As you can see, it has some imperfections. But these will be sanded/bondo’d/cursed out.

So that’s where I’m at RIGHT NOW. I’ll update this post when I get in there and trim it, etc…

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Sunday, April 3rd, 2011 BMW Cafe Racer No Comments

Fiberglass Cafe Tailpiece

[UPDATE] This post is a little out of date and doesn’t as much apply to my project anymore. To learn to create your won cafe racer seat / tailpiece, check out: www.cafematty.com/making-a-cafe-racer-seat

Probably one of the most significant and most distinguishing pieces of the cafe racer is it’s seat and tailpiece. I mention quite often that the bike was in rough shape when i bought it. There were quite a few things that were frankenlopped on there. There was one thing on the bike that I quite liked and that was the old tailpiece. Best I can tell, someone cut a sportster tank in half, and welded it to the subframe. It had a little reshaping as well. This look was actually the model for what I want to do with the gas tank. I’ll get more into that later on, but for now, I’m working on a few ideas with that tailpiece. Fiberglass Style.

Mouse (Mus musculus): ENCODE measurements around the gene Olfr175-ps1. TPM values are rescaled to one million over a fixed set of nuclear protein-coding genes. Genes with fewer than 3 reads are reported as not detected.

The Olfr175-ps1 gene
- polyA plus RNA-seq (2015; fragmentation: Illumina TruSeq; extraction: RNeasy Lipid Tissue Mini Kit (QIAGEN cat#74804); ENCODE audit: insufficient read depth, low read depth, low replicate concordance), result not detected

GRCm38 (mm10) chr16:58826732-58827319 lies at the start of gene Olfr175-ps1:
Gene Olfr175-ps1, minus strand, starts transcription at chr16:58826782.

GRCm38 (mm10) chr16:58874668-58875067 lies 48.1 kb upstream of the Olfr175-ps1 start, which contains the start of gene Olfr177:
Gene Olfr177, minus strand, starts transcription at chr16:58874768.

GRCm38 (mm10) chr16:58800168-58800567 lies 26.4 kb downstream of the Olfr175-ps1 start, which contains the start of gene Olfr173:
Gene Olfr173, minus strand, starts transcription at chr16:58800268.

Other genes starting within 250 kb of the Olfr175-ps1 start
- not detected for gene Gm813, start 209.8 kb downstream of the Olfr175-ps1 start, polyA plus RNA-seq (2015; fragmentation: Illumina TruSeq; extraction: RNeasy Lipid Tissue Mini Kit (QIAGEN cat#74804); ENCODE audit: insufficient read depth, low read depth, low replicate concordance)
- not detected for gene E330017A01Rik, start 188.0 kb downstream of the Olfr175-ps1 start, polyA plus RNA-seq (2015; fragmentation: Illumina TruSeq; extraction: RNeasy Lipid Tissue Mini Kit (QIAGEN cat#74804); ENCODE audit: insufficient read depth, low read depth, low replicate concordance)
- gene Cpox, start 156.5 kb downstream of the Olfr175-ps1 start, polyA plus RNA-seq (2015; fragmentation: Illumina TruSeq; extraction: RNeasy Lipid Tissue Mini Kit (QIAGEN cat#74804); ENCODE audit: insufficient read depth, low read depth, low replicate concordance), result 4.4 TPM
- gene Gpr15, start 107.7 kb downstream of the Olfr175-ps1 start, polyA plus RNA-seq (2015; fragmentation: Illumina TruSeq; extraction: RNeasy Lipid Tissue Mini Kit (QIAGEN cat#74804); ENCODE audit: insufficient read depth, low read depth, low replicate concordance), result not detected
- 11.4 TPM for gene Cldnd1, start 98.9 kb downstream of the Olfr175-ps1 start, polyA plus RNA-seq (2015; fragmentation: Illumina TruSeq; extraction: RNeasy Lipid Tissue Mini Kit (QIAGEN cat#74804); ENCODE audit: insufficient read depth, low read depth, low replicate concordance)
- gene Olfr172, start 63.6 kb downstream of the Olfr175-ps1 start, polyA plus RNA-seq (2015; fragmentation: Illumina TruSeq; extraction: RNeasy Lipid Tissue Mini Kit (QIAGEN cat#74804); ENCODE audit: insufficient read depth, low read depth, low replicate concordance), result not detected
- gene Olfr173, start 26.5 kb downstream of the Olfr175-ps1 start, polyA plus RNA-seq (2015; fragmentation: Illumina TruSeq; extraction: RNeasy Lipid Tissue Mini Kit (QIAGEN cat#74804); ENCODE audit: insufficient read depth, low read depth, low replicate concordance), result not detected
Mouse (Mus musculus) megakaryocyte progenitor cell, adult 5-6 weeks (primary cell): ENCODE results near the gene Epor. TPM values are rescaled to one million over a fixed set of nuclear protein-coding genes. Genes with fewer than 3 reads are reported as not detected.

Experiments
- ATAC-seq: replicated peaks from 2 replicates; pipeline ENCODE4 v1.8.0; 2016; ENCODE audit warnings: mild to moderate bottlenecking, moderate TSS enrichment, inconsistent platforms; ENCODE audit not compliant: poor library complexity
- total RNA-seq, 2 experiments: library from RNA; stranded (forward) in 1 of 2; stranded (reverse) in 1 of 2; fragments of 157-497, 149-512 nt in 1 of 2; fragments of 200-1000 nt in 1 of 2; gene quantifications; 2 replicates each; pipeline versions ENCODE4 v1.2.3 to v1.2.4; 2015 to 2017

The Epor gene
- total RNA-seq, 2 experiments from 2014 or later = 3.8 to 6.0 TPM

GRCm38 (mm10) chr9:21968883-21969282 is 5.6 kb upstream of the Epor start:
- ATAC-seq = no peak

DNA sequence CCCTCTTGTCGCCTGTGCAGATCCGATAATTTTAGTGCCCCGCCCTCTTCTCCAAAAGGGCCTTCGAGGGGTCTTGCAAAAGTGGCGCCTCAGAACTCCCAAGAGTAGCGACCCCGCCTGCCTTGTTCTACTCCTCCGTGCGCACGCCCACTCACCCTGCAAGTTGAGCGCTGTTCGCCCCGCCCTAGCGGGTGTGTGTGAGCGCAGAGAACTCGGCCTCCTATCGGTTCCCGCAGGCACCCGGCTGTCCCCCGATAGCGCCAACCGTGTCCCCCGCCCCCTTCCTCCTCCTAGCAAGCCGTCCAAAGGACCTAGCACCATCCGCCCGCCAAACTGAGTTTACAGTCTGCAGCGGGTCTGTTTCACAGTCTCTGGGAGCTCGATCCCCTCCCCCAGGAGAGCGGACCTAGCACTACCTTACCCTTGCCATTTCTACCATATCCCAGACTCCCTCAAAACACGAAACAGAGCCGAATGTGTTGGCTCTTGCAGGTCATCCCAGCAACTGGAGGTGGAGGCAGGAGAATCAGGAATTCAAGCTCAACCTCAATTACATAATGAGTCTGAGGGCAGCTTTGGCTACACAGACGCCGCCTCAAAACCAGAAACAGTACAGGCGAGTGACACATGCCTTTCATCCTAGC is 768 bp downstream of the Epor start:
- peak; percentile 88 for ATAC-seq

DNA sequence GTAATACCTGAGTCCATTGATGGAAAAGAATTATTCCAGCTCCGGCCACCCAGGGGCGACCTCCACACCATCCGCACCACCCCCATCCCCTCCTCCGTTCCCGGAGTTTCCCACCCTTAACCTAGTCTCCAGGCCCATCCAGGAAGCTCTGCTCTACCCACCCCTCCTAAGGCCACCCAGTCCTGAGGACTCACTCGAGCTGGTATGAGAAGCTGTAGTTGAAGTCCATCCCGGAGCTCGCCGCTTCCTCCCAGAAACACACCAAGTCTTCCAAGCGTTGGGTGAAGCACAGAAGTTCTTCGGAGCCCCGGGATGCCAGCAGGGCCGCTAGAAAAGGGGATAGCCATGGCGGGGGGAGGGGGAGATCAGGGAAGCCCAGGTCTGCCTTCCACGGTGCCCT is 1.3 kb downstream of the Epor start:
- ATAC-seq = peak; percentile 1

I had the shop that fixed my subframe up cut that tailpiece off.

I started out just like I did when I created my seat pan. I covered the tailpiece with metal duct tape.

Next I threw on a few coats of wax. This will (hopefully) keep the resin from sticking to the tailpiece.

I cut up some fiberglass strips. Little tip here. Keep them small. That’s the only way you’ll get a good smooth coverage.